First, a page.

Will wheat futures
choose today to fall back below $6 a bushel in Chicago?
There are many who believe it will.
"Price action continues to be poor and we can readily put a $5
in front of the July Chicago futures contract to close out the week," said
Sterling Smith at Citigroup, noting that "while the export wire is busy, little
of the action is translating into US business".
Most high profile wheat import orders continue going to Black
Sea origin, including the purchase by Pakistan of 100,000 tonnes or so of wheat
for August-September shipment, and Turkey's purchase of 165,000 tons of milling
wheat Black Sea origin for July- August shipment.
On Friday, Indonesian millers bought 200,000 tonnes of
However, an order by Thailand, for 50,000 tonnes, did go to
the US, although the country is a bit of a North America-phile when it comes to
its wheat purchases, buying from Australia too.
Still, as of 09:20 UK time (03:20 Chicago time) the decline in
futures hadn't got too far, with the July soft red winter wheat contract down
0.2% at $6.04 ½ a bushel.
The contract was also offered something of a lifeline by its
peer Kansas City hard red winter wheat, which has found some support from
For farmers in the southern Plains, where hard red winter
wheat has suffered drought for much of its growing season, the recent rains
come as something of a mixed blessing.
Sure, they will boost prospects for spring crops, but for
many farms, the rain has not just come too late to rescue winter wheat, but
could actually harm the quality of what is there, with harvest-time moisture
sapping protein levels and encouraging sprouting – cutting milling
'Issue of heavy rains'
Benson Quinn Commodities flagged the "issue of heavy rains
in hard red winter wheat growing regions as harvest approaches".
"Some concern has surfaced around rain in hard red winter
wheat regions," CHS Hedging said.
At Market 1, Mike Mawdsley said: "Heavy rains in Kansas could
affect the wheat quality for hard red winter wheat this week."
For spring wheat, rains are an issue too, in slowing remaining
plantings in some areas of the northern US and Canada.
Kansas City wheat for July added 0.1 to $7.14 ½ a bushel.
'Tide is finally turning'
meanwhile, the issue is not whether selling will end, but whether buying
As Citigroup's Sterling Smith said, "good weather in US growing
areas is negative, and the fund longs have become burdensome".
The notable drop in the last session fuelled by technical
selling, as the July contract dropped below its 50-day moving average for the
first time in four months
At Benson Quinn Commodities, Kim Rugel said that "it feels
like the tide in the bean market is finally turning lower, with positive weekly
export sales garnering selling this time around rather inciting a fresh bout of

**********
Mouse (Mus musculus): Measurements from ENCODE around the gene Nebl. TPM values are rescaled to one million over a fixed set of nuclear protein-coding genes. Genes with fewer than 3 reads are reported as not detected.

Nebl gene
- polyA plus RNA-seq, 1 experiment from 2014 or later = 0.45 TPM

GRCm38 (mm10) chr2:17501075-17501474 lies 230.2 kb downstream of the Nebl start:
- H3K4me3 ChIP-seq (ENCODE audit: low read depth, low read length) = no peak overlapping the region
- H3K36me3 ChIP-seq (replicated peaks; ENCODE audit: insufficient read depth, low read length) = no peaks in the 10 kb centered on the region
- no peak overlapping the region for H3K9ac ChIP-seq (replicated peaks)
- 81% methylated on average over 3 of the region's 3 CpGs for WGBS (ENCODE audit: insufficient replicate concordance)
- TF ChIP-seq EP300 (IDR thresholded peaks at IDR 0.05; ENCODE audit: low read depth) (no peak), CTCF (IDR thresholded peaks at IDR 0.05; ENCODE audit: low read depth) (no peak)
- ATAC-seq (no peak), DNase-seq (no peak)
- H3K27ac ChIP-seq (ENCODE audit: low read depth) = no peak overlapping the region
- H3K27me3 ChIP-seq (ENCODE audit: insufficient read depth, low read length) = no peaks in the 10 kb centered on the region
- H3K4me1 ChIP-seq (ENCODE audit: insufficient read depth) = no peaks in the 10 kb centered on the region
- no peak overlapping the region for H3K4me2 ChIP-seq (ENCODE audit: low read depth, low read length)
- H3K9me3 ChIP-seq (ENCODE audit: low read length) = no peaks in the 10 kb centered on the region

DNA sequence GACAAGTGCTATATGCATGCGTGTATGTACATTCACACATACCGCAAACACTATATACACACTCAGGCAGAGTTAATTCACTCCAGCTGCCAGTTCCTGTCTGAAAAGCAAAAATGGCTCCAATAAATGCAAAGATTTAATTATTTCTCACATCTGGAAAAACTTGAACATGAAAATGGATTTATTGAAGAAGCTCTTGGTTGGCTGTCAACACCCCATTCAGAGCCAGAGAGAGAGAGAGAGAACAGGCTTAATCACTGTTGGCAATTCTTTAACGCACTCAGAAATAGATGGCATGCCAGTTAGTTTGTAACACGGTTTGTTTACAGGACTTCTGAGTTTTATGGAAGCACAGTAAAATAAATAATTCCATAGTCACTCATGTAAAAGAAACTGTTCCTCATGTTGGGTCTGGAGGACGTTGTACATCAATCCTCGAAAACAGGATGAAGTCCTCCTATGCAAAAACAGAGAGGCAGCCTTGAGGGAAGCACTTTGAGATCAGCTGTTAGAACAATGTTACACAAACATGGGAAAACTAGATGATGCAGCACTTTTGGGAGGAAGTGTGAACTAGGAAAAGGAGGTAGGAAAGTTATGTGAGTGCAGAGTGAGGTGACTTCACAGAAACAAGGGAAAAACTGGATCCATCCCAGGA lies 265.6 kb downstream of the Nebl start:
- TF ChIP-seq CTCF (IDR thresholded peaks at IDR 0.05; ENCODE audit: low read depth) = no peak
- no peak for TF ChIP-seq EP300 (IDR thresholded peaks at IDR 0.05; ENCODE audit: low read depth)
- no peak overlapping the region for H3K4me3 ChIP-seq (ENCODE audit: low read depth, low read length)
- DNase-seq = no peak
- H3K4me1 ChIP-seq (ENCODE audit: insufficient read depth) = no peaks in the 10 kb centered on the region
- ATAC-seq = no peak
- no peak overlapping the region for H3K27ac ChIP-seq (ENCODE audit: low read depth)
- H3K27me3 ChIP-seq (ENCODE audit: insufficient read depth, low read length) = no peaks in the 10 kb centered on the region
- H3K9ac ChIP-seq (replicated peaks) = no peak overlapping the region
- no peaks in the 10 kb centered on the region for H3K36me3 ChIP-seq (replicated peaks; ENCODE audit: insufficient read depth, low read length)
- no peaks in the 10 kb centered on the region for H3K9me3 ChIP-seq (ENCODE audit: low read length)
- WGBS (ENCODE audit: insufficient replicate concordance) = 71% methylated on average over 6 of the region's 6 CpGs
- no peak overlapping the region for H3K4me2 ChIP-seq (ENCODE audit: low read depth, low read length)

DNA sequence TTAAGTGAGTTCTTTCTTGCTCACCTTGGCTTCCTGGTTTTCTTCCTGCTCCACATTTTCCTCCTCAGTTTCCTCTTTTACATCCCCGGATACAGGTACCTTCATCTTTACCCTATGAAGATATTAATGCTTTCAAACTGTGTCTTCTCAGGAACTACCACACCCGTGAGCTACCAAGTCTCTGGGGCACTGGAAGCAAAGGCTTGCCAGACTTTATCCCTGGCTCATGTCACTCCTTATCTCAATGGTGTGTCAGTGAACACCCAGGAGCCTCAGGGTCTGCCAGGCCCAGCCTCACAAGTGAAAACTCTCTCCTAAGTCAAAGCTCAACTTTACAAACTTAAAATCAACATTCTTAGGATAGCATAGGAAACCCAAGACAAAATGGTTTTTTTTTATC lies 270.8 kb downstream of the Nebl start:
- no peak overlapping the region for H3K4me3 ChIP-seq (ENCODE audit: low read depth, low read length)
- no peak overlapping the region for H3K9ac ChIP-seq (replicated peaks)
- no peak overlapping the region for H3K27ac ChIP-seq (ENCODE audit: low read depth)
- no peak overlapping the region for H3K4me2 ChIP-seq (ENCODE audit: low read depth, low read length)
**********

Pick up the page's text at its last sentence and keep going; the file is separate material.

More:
"Technical selling from the fund community developed across
the soy complex."
'Lots of volatility to
Still, there remains the issue that US stocks are tight and
not being eased by a greater-than-expected pace of exports, and slower-than-expected
rate of imports.
Indeed, when the US Department of Agriculture next week
unveiled its monthly Wasde report, "trade is looking for USDA to raise exports by
some 10m-20m bushels", Ms Rugel said.
"Crush usage is also expected to be increased," after data
from industry group Nopa indicated a "high crush rate through April".
The extra use could be resolved through lower stocks, or
through a negative "residual" - a somewhat amorphous number which, when
negative, typically indicates an underestimate of the previous harvest, for
which a late upgrade can be expected.
"There is still lots of volatility [in prices] to come as we
work through these next reports, with the Wasde on June 11, Nopa crush data on
June 16, and then planted acres and quarterly stocks on June 30."
Not that much of it was evident in early deals, when
soybeans for July were 0.3% higher at $14.64 ¾ a bushel, while the November
contract was 0.1% down at $12.09 ¾ a bushel.
That relative calm in fact defied some weakness in external
markets, with soybean futures on the Dalian exchange in China, the top
importing country of the oilseed, falling by 1.1% to 4,475 yuan a tonne for
Elsewhere in the oilseeds complex, palm oil for August dropped 0.6% to 2,402 ringgit a tonne, with a
strengthening ringgit and ideas of rising Malaysian inventories, putting a drop
to the latest attempt at a recovery.
'Another day in
Corn, meanwhile, extended its own decline into a seventh
session, undermined by continued ideas of benign US growing weather.
"It is just another day in paradise as weather is nearly
ideal for crop development," CHS Hedging said.
"Good weather combined with weak technical structure
continues to force funds out of a net long position," Benson Quinn Commodities
said, noting that "good weather combined with weak technical structure
continues to force funds out of a net long position".
Another broker said that "the weakness still revolves around
the fact that too much risk premium was added early in the year and now it is
coming back out from favourable growing conditions".
As an extra potential pressure, demand for corn declined at China's
latest weekly auction from state reserves.
The country sold 1.05m tonnes of corn, 30% of the volume
offered, compared with 53% of the 3.5m tonnes offered at the previous auction,
That said, the price this time, at 2,206 yuan a tonne, was
23 yuan a tonne higher.
In Chicago, corn for July eased 0.1% to $4.48 ¾ a bushel,
with the new crop December lot down 0.2% at $4.46 ½ a bushel, in territory it
has not trod since January.